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People v. Williams

SUPREME COURT OF THE STATE OF NEW YORK APPELLATE DIVISION SECOND JUDICIAL DEPARTMENT


January 5, 2010

THE PEOPLE, ETC., RESPONDENT,
v.
ADRIAN WILLIAMS, APPELLANT.

Appeal by the defendant from a judgment of the Supreme Court, Nassau County (Ayres, J.), rendered September 10, 2008, convicting him of robbery in the second degree and grand larceny in the fourth degree, upon a jury verdict, and imposing sentence.

Published by New York State Law Reporting Bureau pursuant to Judiciary Law § 431.

This opinion is uncorrected and subject to revision before publication in the Official Reports.

STEVEN W. FISHER, J.P., JOSEPH COVELLO, FRED T. SANTUCCI and RUTH C. BALKIN, JJ.

(Ind. No. 2806/07)

DECISION & ORDER

ORDERED that the judgment is affirmed.

On April 25, 2007, the defendant entered a bank, jumped over the tellers' counter, and grabbed bills from the cash drawers. When the defendant attempted to flee, he was apprehended by the bank's manager, who, after a scuffle, was able to subdue the defendant with the aid of several other bank employees and customers. During the scuffle, the defendant elbowed the manager in the eye, bit the manager's arm, and scratched the manager's back. Viewing the evidence in the light most favorable to the prosecution (see People v Contes, 60 NY2d 620, 621), we find that it was legally sufficient to establish the defendant's guilt of robbery in the second degree beyond a reasonable doubt (see Penal Law § 160.10[2][a]).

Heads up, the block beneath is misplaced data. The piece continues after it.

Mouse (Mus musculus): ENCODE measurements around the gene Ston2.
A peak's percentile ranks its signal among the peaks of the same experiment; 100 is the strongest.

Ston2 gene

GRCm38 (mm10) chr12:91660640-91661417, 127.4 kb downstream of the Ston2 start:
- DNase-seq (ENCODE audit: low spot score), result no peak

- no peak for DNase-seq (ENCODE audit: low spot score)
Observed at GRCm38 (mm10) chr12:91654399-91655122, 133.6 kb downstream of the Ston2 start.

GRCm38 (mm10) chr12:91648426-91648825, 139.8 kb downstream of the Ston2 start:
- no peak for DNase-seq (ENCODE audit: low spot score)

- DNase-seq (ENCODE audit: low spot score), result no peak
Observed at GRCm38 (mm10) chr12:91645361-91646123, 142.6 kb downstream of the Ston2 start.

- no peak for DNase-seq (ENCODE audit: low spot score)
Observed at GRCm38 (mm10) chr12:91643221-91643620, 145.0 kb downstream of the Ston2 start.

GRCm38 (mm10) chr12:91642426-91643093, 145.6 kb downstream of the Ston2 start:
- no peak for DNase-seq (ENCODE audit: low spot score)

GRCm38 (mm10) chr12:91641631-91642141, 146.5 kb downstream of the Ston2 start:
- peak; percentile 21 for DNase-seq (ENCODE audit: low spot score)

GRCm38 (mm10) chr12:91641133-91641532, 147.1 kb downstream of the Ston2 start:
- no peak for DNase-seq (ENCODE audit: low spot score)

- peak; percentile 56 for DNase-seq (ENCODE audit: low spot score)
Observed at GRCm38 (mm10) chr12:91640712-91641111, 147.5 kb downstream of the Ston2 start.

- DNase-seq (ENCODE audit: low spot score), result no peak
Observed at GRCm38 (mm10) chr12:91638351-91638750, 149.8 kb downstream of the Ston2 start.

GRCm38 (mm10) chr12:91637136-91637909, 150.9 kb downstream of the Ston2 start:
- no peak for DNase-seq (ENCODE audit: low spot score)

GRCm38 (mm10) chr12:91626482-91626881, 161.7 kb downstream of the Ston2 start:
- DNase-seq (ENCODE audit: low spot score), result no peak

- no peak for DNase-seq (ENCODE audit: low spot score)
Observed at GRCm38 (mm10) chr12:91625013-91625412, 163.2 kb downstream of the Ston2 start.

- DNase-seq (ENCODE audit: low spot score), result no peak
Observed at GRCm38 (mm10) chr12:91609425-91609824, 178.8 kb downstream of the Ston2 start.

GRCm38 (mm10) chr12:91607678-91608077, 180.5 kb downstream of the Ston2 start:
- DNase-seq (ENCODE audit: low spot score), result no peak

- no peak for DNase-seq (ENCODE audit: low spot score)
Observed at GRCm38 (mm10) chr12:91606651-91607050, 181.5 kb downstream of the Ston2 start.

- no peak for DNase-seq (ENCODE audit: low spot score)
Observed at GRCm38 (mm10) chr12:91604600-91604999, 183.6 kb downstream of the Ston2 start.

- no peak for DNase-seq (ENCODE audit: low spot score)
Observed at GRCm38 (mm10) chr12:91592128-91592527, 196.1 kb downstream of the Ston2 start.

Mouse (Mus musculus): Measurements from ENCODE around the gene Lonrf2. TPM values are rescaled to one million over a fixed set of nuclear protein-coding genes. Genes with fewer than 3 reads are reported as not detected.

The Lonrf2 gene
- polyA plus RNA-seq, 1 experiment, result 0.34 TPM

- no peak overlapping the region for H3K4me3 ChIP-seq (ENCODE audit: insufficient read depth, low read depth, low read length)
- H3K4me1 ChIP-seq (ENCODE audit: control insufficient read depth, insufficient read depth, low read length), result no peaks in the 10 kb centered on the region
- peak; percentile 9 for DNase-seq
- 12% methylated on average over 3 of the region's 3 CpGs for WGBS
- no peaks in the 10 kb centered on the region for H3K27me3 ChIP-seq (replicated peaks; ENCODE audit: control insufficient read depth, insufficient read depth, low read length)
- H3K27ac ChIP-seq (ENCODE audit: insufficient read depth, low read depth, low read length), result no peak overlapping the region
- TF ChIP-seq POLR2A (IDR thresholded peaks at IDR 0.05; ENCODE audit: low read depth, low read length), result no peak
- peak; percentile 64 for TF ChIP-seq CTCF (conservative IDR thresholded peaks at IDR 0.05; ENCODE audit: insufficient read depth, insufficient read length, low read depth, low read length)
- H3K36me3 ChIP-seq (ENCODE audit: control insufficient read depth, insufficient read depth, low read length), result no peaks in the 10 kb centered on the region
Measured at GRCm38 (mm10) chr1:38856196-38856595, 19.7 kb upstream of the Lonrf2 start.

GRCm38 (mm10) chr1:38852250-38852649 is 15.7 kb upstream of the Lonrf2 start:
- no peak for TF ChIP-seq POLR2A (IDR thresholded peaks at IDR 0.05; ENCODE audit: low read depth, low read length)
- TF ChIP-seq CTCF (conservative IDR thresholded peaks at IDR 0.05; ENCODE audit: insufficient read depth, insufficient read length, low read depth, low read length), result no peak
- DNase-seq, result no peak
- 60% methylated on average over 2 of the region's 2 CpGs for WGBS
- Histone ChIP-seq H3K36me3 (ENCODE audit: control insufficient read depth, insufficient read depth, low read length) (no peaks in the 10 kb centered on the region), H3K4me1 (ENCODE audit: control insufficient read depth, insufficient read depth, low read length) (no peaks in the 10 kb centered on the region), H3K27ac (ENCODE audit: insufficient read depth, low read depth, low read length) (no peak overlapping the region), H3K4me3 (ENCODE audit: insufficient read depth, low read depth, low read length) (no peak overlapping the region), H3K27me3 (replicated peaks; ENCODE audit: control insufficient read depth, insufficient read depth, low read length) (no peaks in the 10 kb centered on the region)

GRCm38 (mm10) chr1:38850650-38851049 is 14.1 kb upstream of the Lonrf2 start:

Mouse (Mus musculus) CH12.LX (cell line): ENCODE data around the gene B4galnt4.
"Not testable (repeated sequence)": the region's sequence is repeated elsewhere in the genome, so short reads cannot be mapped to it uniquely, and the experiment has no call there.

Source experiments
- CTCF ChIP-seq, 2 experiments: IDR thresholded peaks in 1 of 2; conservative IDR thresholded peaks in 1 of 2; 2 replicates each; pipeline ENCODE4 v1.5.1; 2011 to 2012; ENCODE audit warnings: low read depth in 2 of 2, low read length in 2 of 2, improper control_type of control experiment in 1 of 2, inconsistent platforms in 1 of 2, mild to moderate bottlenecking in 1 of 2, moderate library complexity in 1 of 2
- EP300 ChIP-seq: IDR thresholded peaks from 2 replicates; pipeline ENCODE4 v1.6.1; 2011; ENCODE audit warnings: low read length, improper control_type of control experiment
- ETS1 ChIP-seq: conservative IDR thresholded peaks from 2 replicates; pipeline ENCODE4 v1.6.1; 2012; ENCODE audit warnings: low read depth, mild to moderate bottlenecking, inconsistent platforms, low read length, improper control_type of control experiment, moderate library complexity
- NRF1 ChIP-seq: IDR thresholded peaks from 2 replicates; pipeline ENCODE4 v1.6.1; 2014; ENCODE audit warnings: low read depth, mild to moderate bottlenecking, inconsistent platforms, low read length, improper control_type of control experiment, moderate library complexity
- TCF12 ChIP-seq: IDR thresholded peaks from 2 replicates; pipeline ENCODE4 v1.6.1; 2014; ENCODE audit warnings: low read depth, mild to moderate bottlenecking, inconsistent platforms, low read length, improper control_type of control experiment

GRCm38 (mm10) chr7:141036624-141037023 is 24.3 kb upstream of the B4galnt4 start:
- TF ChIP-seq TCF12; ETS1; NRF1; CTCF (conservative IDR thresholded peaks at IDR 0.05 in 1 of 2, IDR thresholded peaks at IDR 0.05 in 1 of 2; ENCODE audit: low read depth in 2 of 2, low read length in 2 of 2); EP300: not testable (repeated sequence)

Contrary to the defendant's contention, the evidence was legally sufficient to establish that the defendant caused "substantial pain" and, therefore, "[p]hysical injury" (Penal Law § 10.00[9]), to the bank's manager (see People v Chiddick, 8 NY3d 445, 447-448; People v Gordon, 47 AD3d 833, 834). The manager testified that he sought medical treatment for his injuries, ranked his pain level at a "6" or "7" out of "10," and was given pain medication. Moreover, the jury could reasonably infer that the defendant intended to inflict as much pain as possible in order to escape the manager's hold (see People v Chiddick, 8 NY3d at 448).

Furthermore, contrary to the defendant's contention, the evidence was legally sufficient to establish that he "use[d]... physical force upon another person for the purpose of [p]reventing or overcoming resistance to the... retention [of the stolen property] immediately after the taking" (Penal Law § 160.00[1]). The evidence supported a finding that the defendant was in possession of the stolen cash at the time he struck the bank's manager. Under these circumstances, the jury was entitled to infer that the defendant's purpose in exerting such physical force was to retain control of the stolen cash, and not merely to escape or defend himself (see People v Nieves, 37 AD3d 277; People v Onorati, 15 AD3d 216, 217; People v Brandley, 254 AD2d 185; People v Crespo, 158 AD2d 466).

The defendant's remaining contentions are without merit.

FISHER, J.P., COVELLO, SANTUCCI and BALKIN, JJ., concur.

20100105

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